Factors associated with initiation and completion of the quadrivalent human papillomavirus vaccine series in an ontario cohort of grade 8 girls
1 Department of Community Health and Epidemiology, Queen's University, Carruthers Hall, Kingston, ON, K7L 3N6, Canada
2 Kingston, Frontenac, Lennox, & Addington Public Health, 221 Portsmouth Avenue, Kingston, ON, K7M 1V5, Canada
3 Division of Clinical Epidemiology, McGill University Health Center, 687 Pine Avenue West, Montreal, QC, H3A 1A1, Canada
4 Department of Medicine, McGill University, McIntyre Building, 3655 Promenade Sir William Osler, Montreal, QC, H3G 1Y6, Canada
5 Institute for Clinical Evaluative Sciences, 2075 Bayview Avenue, Toronto, ON, M4N 3M5, Canada
6 Department of Family and Community Medicine, University of Toronto, 500 University Avenue, Toronto, ON, M5G 1V7, Canada
7 Dalla Lana School of Public Health, University of Toronto, 155 College Street, Health Science Building, Toronto, ON, M5T 3M7, Canada
8 Public Health Ontario, 480 University Avenue, Suite 300, Toronto, ON, M5G 1V2, Canada
9 Division of Allergy and Immunology, Department of Medicine, Queen's University, Doran 1, Kingston General Hospital, 76 Stuart Street, Kingston, ON, K7L 2V7, Canada
10 Department of Biomedical and Molecular Sciences, Queen's University, Botterell Hall, 20 Stuart Street, Kingston, Ontario, K7L 3N6, Canada
BMC Public Health 2011, 11:645 doi:10.1186/1471-2458-11-645Published: 13 August 2011
Although over a hundred million dollars have been invested in offering free quadrivalent human papillomavirus (HPV) vaccination to young girls in Ontario, there continues to be very little information about its usage. In order to successfully guide future HPV vaccine programming, it is important to monitor HPV vaccine use and determine factors associated with use in this population.
Linking administrative health and immunization databases, we conducted a population-based, retrospective cohort study of girls eligible for Ontario's Grade 8 HPV vaccination program in Kingston, Frontenac, Lennox, and Addington. We determined the proportion of girls who initiated (at least one dose) and completed (all three doses) the vaccination series overall and according to socio-demographics, vaccination history, health services utilization, medical history, and program year. Multivariable logistic regression was used to estimate the strength of association between individual factors and initiation and completion, adjusted for all other factors.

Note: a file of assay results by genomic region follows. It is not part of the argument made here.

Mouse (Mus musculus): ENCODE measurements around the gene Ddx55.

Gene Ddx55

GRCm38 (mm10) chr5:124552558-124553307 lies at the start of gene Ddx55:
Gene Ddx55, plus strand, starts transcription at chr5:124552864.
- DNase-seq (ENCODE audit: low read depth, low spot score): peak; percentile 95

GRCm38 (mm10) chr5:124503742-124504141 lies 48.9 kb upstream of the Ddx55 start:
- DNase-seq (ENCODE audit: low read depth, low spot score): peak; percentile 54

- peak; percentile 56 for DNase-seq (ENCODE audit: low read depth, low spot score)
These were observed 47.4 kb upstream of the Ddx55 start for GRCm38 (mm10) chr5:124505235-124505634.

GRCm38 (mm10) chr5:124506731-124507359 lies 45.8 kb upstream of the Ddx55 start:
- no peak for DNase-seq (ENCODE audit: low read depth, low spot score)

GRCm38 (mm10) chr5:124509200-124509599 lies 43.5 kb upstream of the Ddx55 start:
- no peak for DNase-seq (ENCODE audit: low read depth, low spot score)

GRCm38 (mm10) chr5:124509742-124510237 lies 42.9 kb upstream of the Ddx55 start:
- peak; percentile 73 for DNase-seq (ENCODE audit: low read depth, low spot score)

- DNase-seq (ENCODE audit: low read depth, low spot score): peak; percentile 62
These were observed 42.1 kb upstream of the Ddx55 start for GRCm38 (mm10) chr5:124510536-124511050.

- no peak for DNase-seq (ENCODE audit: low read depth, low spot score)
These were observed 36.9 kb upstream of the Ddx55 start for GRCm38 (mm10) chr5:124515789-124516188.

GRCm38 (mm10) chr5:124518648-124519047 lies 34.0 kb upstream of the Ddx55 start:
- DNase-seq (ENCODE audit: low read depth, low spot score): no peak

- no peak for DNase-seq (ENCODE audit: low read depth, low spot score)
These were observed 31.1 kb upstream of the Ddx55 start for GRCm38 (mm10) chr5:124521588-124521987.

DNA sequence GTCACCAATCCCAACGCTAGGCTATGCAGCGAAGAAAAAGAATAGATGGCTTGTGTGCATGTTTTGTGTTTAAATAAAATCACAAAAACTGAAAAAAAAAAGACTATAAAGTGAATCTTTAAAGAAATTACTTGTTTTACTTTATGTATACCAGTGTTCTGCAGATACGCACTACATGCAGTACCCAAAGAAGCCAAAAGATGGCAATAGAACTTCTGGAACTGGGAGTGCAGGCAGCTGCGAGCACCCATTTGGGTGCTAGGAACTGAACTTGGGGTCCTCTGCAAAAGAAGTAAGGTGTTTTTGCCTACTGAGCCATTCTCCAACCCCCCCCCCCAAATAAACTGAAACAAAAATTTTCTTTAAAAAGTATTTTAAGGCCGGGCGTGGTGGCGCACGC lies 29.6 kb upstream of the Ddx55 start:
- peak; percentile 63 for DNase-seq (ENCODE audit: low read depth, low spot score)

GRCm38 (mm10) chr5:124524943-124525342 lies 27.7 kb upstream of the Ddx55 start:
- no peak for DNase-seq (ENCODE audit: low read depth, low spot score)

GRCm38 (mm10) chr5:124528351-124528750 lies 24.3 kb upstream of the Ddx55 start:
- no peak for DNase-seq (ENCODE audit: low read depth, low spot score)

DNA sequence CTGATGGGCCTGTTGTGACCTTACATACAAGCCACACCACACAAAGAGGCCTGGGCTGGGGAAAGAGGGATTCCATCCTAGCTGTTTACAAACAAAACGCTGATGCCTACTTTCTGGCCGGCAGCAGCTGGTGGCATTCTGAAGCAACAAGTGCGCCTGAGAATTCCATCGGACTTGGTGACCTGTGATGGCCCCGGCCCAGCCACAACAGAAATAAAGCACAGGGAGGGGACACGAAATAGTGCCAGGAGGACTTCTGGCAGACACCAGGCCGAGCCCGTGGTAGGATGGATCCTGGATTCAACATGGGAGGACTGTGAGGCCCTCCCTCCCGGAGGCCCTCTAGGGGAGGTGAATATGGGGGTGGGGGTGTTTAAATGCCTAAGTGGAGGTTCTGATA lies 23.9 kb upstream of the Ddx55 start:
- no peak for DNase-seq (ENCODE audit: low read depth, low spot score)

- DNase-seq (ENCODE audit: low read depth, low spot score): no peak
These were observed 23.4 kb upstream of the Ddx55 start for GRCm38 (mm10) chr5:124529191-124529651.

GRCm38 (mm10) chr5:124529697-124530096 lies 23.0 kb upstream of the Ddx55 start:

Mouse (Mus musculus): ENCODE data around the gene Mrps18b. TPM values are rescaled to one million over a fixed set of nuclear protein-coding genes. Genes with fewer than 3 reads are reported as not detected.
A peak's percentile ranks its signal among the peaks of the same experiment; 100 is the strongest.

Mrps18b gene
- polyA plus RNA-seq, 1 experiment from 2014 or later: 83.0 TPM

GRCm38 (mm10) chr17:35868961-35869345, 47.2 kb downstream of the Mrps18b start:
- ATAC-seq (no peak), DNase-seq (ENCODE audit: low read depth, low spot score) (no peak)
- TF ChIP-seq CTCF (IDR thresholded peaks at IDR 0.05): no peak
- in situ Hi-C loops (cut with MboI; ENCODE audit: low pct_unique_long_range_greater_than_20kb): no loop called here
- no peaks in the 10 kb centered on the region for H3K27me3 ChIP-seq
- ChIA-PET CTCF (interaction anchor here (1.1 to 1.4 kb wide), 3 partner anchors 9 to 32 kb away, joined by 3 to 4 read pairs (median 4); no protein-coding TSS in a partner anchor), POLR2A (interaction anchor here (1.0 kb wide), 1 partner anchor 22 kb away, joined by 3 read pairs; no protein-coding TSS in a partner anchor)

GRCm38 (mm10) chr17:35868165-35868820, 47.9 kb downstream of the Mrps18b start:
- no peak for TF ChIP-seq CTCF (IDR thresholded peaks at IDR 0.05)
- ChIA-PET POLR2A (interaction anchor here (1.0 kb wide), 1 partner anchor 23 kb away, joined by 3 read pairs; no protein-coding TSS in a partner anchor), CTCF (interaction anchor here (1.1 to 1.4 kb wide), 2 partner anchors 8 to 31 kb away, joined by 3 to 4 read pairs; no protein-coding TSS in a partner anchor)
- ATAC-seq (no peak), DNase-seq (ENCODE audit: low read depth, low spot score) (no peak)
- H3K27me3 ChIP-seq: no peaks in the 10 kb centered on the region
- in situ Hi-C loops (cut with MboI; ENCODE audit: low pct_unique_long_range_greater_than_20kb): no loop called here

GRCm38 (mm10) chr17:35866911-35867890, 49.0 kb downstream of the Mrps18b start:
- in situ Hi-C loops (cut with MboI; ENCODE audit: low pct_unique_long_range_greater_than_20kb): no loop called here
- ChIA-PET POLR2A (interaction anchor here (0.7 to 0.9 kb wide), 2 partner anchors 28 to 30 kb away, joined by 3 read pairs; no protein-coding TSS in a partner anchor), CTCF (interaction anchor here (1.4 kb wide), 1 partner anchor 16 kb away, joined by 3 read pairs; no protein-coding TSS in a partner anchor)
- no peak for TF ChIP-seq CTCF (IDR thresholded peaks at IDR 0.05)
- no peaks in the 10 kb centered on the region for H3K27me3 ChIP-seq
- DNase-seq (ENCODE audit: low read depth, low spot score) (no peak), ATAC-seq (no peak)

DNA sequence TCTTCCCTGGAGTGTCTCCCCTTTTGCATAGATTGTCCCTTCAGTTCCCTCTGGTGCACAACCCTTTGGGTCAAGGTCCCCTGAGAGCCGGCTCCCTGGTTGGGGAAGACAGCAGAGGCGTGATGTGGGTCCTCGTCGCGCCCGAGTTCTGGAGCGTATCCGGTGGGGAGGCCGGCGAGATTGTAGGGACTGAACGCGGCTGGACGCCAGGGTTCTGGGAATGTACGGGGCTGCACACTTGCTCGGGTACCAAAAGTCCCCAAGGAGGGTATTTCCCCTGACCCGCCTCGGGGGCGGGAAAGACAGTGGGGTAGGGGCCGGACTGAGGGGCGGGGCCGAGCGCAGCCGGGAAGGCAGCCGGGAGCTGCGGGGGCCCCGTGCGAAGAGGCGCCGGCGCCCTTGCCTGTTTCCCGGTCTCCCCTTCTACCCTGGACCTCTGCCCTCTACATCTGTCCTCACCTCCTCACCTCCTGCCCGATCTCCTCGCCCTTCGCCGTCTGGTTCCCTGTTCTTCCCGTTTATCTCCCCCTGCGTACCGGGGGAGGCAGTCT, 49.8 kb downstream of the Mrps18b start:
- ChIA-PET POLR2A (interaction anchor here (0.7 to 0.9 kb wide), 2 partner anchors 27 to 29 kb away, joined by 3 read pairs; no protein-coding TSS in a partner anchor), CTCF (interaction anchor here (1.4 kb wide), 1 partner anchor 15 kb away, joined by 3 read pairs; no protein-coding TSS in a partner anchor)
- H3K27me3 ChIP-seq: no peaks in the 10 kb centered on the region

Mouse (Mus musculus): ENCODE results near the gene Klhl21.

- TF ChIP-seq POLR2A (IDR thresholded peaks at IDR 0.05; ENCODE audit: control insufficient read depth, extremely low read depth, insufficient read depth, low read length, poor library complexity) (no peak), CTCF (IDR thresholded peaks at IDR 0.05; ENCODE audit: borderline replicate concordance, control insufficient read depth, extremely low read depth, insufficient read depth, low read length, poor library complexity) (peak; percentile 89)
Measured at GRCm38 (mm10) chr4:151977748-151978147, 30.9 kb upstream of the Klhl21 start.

We identified a cohort of 2519 girls, 56.6% of whom received at least one dose of the HPV vaccine. Among vaccinated girls, 85.3% received all three doses. Vaccination history was the strongest predictor of initiation in that girls who received the measles-mumps-rubella, meningococcal C, and hepatitis B vaccines were considerably more likely to also receive the HPV vaccine (odds ratio 4.89; 95% confidence interval 4.04-5.92). Nevertheless, HPV vaccine uptake was more than 20% lower than that of these other vaccines. In addition, while series initiation was not influenced by income, series completion was. In particular, girls of low income were the least likely to receive all three indicated doses of the HPV vaccine (odds ratio 0.45; 95% confidence interval 0.28-0.72).
The current low level of HPV vaccine acceptance in Kingston, Frontenac, Lennox, and Addington will likely have important implications in terms of the health benefits and cost-effectiveness of its publicly funded program. We identified important factors associated with series initiation and completion that should be considered in efforts to improve HPV vaccine use in this population.